Consultants ≠ Nihilists

In the spirit of Festivus, I will now commence with the Airing of Grievances. In the wise words of Frank Costanza, “I got a lotta problems with you people, and now you’re going to hear about it!”

Over the holidays, I mostly spent my time reading; Marc Benioff’s Trailblazer, Malcolm Gladwell’s Talking to Strangers, Clayton M. Christensen’s The Innovators Dilemma, Jules Verne’s Twenty Thousand Leagues Under The Sea, Safi Bahcall’s Loonshots, and Marc Randolph’s That Will Never Work. The final book I read over the break, and the subject of my ire, is Peter Thiel’s Zero to One.

Peter is a well-known doyen of the technology industry and rightly so. He co-founded Paypal, Palantir, Founders Fund, and Mithril Capital. He was an early investor in Facebook and Linkedin and is worth approx $2.5 billion. While I give him points for his LOTR-named VC funds and I do agree with his points about capitalism vs competition, I found some of his statements in his book about consultants vs product engineers/designers to be almost an inchoate comparison of the “Proletariat vs. Bourgeoisie”.

On a scale between Nihilism and Dogmatism, he places consultants squarely in the Nihilism range and makes reference to consultants “dropping in and out of companies to which they have no long-term connection whatsoever”. He denigrates professional services businesses and consulting firms in a way that suggests they have zero purpose beyond short-term goals and increasing minor efficiencies in their customer’s organisations. He also aligns consultants solely with low-growth environments.

I find this type of one-sided coruscating analysis to be completely unhelpful. His grandiose image of himself and his up-turned nose at the services industry smacks of naivety. In my experience, product-based technology companies, particularly startups, often desperately need the assistance of strategy/management consultants to help founder/CEOs with little-to-no business experience navigate long-term strategy, finance, risk management, and the tying together of disparate business units while scaling. Not every company can achieve a monopoly and those who face competition often differentiate through more efficient processes, risk reduction, enhanced branding, and competitive pricing models. This is exactly what consultants can provide to businesses, both low and HIGH growth. For Thiel to suggest that consultants are nihilists who care little for the long-term success of their customers is utter nonsense.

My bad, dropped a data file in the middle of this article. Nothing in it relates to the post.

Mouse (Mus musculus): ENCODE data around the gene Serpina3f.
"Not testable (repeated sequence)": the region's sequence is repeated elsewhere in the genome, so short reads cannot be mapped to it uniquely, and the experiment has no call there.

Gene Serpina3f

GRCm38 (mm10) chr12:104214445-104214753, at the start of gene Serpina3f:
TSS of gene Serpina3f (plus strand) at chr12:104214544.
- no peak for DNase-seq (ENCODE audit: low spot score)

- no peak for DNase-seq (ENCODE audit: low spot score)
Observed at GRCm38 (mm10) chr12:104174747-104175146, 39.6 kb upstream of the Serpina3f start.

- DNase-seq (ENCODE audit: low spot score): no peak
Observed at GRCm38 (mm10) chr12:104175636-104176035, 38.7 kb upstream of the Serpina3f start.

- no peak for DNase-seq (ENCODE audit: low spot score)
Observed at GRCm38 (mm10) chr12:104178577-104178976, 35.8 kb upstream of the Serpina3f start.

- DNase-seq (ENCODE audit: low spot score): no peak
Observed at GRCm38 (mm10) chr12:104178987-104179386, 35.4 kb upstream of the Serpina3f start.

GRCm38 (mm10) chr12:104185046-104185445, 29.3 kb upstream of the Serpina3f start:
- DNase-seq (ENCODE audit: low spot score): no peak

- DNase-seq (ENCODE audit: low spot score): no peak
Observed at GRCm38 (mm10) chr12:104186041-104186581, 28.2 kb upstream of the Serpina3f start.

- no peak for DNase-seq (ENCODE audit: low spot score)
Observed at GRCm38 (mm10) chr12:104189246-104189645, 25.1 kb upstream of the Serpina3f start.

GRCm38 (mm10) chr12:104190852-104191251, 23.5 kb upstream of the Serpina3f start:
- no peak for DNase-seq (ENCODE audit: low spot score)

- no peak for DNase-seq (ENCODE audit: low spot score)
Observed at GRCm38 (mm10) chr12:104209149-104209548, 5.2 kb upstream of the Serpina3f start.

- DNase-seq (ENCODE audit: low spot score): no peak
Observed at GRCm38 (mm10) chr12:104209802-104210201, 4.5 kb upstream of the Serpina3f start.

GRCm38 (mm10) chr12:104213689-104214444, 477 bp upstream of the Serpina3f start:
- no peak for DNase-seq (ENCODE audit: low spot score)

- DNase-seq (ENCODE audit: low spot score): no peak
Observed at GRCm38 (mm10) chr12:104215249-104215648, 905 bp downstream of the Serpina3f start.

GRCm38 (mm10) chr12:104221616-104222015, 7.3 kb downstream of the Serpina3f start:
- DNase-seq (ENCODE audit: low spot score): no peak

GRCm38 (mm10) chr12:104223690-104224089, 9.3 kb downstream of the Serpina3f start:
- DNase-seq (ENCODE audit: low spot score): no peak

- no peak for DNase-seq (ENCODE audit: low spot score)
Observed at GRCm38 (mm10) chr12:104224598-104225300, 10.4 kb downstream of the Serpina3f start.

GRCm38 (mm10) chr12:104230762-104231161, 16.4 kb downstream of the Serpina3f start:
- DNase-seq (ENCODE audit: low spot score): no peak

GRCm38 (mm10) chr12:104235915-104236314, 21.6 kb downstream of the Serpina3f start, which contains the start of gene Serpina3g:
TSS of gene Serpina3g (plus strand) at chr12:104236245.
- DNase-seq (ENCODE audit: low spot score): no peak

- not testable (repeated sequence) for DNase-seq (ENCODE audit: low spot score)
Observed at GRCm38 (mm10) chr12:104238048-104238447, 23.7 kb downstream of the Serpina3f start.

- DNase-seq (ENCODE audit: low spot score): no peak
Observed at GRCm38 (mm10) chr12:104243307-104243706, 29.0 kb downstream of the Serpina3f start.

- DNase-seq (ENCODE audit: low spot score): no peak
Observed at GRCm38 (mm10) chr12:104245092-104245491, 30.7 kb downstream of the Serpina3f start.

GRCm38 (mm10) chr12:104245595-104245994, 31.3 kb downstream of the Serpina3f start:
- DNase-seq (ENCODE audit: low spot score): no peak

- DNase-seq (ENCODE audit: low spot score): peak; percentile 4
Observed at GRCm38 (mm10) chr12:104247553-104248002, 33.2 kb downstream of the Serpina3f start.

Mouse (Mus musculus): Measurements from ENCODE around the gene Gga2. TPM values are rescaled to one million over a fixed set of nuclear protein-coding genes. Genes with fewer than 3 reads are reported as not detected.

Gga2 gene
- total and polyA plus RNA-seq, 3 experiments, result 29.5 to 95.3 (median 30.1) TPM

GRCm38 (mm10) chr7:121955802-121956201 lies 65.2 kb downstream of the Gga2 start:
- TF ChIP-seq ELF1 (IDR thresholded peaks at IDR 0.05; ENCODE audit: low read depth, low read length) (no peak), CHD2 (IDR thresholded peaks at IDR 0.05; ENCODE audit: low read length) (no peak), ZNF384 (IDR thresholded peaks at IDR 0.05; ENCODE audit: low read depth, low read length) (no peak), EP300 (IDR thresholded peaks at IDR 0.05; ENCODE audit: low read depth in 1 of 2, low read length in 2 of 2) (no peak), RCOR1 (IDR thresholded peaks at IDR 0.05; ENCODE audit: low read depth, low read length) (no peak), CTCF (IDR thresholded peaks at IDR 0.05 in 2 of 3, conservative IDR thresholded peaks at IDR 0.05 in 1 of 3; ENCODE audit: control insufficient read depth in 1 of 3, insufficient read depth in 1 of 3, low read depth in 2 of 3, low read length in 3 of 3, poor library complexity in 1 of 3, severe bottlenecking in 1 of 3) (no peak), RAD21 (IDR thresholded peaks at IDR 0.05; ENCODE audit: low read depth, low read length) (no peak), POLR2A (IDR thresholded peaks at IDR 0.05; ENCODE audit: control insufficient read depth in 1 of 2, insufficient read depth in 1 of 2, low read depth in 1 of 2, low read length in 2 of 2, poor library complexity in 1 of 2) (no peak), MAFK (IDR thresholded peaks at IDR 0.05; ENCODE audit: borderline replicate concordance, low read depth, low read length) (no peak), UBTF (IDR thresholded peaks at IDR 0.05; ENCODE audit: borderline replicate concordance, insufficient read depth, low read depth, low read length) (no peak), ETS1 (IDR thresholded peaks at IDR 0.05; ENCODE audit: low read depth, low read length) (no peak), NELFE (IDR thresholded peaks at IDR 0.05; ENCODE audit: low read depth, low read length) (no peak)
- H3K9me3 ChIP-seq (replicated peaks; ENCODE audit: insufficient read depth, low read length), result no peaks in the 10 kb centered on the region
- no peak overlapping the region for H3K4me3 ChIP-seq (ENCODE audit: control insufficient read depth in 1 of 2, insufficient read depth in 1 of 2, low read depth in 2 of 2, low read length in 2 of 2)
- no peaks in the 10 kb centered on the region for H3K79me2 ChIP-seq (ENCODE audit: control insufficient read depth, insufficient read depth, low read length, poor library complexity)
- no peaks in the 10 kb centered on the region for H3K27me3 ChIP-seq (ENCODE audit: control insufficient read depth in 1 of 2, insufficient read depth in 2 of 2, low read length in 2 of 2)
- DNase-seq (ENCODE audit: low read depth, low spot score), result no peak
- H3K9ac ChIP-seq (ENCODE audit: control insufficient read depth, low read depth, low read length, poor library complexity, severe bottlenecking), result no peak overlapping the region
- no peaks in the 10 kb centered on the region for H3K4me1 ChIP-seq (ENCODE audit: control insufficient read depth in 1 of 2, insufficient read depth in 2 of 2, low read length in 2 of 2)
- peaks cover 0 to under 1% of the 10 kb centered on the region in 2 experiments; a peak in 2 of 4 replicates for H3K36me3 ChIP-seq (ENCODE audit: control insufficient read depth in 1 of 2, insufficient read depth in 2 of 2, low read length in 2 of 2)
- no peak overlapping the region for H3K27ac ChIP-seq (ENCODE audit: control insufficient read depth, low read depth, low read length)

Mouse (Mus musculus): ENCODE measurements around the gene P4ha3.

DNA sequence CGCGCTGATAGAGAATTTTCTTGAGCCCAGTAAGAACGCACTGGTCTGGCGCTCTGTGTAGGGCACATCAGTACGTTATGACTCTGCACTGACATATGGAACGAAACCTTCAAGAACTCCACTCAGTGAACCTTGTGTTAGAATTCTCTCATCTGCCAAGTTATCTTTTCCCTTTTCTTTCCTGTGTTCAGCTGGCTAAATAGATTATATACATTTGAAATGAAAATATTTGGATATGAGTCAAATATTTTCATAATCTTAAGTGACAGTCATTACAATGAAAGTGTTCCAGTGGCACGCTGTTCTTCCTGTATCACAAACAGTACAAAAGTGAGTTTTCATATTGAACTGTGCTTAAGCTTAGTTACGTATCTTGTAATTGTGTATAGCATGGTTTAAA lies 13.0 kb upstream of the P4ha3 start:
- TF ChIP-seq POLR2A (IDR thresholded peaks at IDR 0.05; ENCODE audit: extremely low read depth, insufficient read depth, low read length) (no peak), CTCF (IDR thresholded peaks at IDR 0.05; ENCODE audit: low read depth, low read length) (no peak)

While I do agree that some large professional services firms and consultancies do have a surface-level commitment to values and a lack of a purpose that goes beyond profits, I do not believe the entire consulting industry can be painted with that brush. Despite a public “fatigue” with certain large players of the consulting industry and their opaque business practices, there are consulting service providers who provide specialist advice that add a great deal of value to their customers in the long-term and give back to their community along the way. In fact, many consultants go on to start their own successful businesses, using the lessons they learned during their time working with clients. Innovation in technology may change the way we live and work but consultants help make those changes sustainable for the long-term. Whether your career is in services or products, you can build or help build a high-growth successful business and be a respected leader in your industry.

When choosing a career direction or pivoting from your current role, I often suggest to people The Hedgehog Concept from Jim Collin’s book Good to Great. The Hedgehog Concept is based upon an ancient Greek parable: “The fox knows many things, but the hedgehog knows one big thing.” Ask yourself the three questions in the diagram below and if one of your responses overlaps with all three circles, you have your direction.

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In my opinion, specificity is the key to success in a landscape flooded with companies attempting to be everything to everyone, and thus, are nothing to no-one.

Ignore Peter Thiel’s gallimaufry of Blue Ocean Strategy rip-offs and biased rants. Do what you love and what you could be the best at, even if that path is consulting, you Nihilist, you.

Shannon Sedgwick GAICD – ssedgwick.com